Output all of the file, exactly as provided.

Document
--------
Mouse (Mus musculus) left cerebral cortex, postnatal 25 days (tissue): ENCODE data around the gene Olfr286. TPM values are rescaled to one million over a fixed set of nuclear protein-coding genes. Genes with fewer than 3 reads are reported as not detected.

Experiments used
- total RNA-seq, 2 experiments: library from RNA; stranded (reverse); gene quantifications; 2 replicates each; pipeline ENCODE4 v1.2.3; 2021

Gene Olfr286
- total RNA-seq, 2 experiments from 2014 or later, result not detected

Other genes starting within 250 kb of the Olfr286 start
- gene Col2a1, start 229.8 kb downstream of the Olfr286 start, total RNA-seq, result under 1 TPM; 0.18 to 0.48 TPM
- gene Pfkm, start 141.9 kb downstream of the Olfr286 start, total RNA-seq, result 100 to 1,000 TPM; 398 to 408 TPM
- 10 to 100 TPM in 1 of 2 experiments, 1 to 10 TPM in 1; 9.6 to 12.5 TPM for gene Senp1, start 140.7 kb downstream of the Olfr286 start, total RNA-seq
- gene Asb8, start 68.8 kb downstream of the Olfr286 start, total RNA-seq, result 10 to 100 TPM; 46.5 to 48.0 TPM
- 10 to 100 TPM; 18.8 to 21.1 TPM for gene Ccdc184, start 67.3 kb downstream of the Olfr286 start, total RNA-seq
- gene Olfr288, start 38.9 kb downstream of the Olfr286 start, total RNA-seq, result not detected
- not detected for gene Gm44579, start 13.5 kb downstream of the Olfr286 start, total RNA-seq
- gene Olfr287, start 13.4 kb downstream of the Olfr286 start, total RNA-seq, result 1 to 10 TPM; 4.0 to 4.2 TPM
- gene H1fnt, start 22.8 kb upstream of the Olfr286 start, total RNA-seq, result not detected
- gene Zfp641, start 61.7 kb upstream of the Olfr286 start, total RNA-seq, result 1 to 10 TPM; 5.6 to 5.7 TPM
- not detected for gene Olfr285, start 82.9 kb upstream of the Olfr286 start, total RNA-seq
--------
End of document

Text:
Mouse (Mus musculus) left cerebral cortex, postnatal 25 days (tissue): ENCODE data around the gene Olfr286. TPM values are rescaled to one million over a fixed set of nuclear protein-coding genes. Genes with fewer than 3 reads are reported as not detected.

Experiments used
- total RNA-seq, 2 experiments: library from RNA; stranded (reverse); gene quantifications; 2 replicates each; pipeline ENCODE4 v1.2.3; 2021

Gene Olfr286
- total RNA-seq, 2 experiments from 2014 or later, result not detected

Other genes starting within 250 kb of the Olfr286 start
- gene Col2a1, start 229.8 kb downstream of the Olfr286 start, total RNA-seq, result under 1 TPM; 0.18 to 0.48 TPM
- gene Pfkm, start 141.9 kb downstream of the Olfr286 start, total RNA-seq, result 100 to 1,000 TPM; 398 to 408 TPM
- 10 to 100 TPM in 1 of 2 experiments, 1 to 10 TPM in 1; 9.6 to 12.5 TPM for gene Senp1, start 140.7 kb downstream of the Olfr286 start, total RNA-seq
- gene Asb8, start 68.8 kb downstream of the Olfr286 start, total RNA-seq, result 10 to 100 TPM; 46.5 to 48.0 TPM
- 10 to 100 TPM; 18.8 to 21.1 TPM for gene Ccdc184, start 67.3 kb downstream of the Olfr286 start, total RNA-seq
- gene Olfr288, start 38.9 kb downstream of the Olfr286 start, total RNA-seq, result not detected
- not detected for gene Gm44579, start 13.5 kb downstream of the Olfr286 start, total RNA-seq
- gene Olfr287, start 13.4 kb downstream of the Olfr286 start, total RNA-seq, result 1 to 10 TPM; 4.0 to 4.2 TPM
- gene H1fnt, start 22.8 kb upstream of the Olfr286 start, total RNA-seq, result not detected
- gene Zfp641, start 61.7 kb upstream of the Olfr286 start, total RNA-seq, result 1 to 10 TPM; 5.6 to 5.7 TPM
- not detected for gene Olfr285, start 82.9 kb upstream of the Olfr286 start, total RNA-seq